An all-schools Mass at Central High kicked off Catholic Schools Week on Monday morning.
“Catholic Schools Week is a time set aside by Catholic schools across the nation to celebrate our students, teachers, parents and volunteers, our parishes, priests, parishioners and all of our supporters,” Billings Catholic School Board chairman Rod Souza told a crowd that filled the Ralph Nelles Activities Center at Billings Central Catholic High School.
Each group, Souza said, plays a crucial role in the success of Billings Catholic Schools.
“In order to continue to grow and thrive during these challenging times for education in America, every element of the equation must be present,” he said.
The theme for National Catholic Schools Week is “Catholic Schools Raise the Standards.” This year is significant as the Billings Catholic Schools system marks its 100th year of education in the community.
Bishop Michael W. Warfel, head of the Great Falls-Billings Diocese, led Mass attended by more than 1,200.
Following the Mass, the system’s president, Harold Olson, announced recipients of the 2012-2013 BCS Awards of Excellence.
“These recipients, through both words and actions, truly embody the spirit of Billings Catholic Schools,” Olson said.
Diane and Robert Tehle, of Alpine Plumbing, were awarded the business partner of the year award. Olson said that along with consistent support every year as one of the system’s business sponsors, Alpine Plumbing saved the schools thousands of dollars.
“This year’s business partner of the year has gone above and beyond, not just in providing service to our schools, but in providing it in a moment’s notice and preventing catastrophic damage,” Olson said.
The outstanding young alum award was presented to Phillip Barndt, a 2007 Central graduate.
Barndt, who went on to play four years of basketball at Rocky Mountain College while majoring in business and math, has mentored youth through his participation in NBC basketball camps. He also has traveled to areas in Africa were he taught basketball and shared a message of hope through Christianity.
Barndt works at the Shodair Hospital in Helena where he mentors troubled youth.
“In the five years since his graduation, this young man has touched the lives of more children than most of us will do in a lifetime,” Olson said.
Jacque Ayers was named volunteer of the year. Ayers' dedication to the schools can be noted in the thousands of dollars she has ensured for the school’s budget and all the students who have benefitted from her work.
“But, we know that her contributions to our schools are priceless,” Olson said.
Teacher draws in kids
Last but not least, Olson said, the final award went to kindergarten teacher Jill Powers as the educator of the year.
“This person has been called magical, kind and loving,” Olson said. “It’s been said that she utilizes the perfect combination of kindness and authority in her classroom, and creates a safe environment for all children.”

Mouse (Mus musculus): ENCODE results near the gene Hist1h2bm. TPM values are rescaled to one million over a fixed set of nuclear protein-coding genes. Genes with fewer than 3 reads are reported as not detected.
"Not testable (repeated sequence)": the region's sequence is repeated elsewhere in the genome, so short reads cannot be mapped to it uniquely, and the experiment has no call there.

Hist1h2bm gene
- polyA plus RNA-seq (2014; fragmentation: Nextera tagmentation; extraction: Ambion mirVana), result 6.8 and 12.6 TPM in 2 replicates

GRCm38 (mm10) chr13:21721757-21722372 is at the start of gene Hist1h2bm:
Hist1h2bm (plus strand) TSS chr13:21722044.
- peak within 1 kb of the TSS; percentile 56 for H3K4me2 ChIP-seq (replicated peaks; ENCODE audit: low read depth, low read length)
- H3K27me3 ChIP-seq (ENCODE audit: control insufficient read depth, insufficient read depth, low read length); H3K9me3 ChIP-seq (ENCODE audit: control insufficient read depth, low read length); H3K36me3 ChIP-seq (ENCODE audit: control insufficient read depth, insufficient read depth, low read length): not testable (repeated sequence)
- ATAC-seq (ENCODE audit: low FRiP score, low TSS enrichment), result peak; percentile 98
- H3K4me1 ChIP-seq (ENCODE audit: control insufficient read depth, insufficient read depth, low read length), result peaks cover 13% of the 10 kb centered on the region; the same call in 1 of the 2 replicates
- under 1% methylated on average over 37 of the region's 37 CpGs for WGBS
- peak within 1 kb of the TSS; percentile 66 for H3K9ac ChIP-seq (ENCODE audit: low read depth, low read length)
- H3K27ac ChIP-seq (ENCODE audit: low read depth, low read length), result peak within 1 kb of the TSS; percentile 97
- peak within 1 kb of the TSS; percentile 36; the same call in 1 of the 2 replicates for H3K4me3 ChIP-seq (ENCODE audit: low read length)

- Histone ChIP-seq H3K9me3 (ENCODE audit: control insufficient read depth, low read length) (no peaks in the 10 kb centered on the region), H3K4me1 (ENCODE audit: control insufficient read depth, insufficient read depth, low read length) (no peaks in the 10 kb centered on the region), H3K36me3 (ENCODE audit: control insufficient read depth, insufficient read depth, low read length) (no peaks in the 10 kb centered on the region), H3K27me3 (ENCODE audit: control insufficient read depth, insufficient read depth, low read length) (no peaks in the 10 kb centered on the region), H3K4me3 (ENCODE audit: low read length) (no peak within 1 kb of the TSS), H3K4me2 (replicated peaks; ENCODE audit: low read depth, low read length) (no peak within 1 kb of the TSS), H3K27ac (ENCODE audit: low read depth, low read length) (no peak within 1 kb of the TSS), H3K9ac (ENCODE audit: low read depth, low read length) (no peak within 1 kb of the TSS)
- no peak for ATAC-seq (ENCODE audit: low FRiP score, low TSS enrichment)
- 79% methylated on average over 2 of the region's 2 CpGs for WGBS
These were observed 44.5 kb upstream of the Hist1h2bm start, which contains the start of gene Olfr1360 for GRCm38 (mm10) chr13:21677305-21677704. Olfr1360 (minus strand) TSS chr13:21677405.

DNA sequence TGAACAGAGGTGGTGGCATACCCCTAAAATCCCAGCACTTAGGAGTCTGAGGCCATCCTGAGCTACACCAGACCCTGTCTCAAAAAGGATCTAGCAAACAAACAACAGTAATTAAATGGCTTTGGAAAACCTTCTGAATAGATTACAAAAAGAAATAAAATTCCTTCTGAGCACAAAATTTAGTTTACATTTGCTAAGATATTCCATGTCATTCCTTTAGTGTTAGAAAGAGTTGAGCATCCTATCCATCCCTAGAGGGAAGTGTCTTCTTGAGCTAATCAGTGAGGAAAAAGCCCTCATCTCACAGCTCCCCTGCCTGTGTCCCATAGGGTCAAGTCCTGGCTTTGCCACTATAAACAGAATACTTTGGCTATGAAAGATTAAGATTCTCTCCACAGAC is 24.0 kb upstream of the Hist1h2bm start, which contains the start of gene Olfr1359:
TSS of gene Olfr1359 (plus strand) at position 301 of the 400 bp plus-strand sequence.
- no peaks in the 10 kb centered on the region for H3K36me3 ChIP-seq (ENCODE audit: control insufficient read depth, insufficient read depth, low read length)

Olson said her reputation precedes her and countless families have joined the school system because of her.
“She exemplifies all that is best in a teacher and makes each child feel special, while at the same time developing partnerships with parents to ensure that best possible educational experience for each child.”
The BCS Foundation presented the system with a check in the amount of $375,322.
Jan Haider, executive director of the foundation, said the money comes from the Billings Area Catholic Education Trust and is an annual donation to the school system to help offset operational costs, provides tuition assistance and supplies about 45 scholarships annually.
The amount of money given to the school, which comes from the interest gained by the trust, is based on a three-year rolling average of the BACET’s interest.
Haider said BACET has grown through donations by community members and other investments from $3,000 pooled by five people in 1973 to being able to provide hundreds of thousands of dollars each year to Billings Catholic Schools. Since its inception 40 years ago, it has given more than $5 million to the schools.
Activities on tap
Catholic Schools Week includes donation drives for local organizations, honoring faculty and volunteers and other activities.
Central students were dressed in handmade tie-dye shirts to show their unity in their faith, freshman Cody Harper said.
Karen Petermann, Saint Francis Primary principal, said students will come to school Tuesday wearing costumes of what they'd like to be when they grow up.
Saint Francis Upper Principal Jim Stanton, said students will dress in red, white and blue on Tuesday, honoring the country and those who serve in the military.
Students at Saint Francis Intermediate will end the week with a sock hop in celebration of the socks they’ve collected throughout the week that will be donated to the Women’s and Family Shelter, said Principal Chris Read.
“We have a lot to be thankful for and so much to celebrate this week,” Olson said. “The main thing is to celebrate together our faith in our community.
“We open and close each day with prayer, and then within that day, we strive to raise our standards.”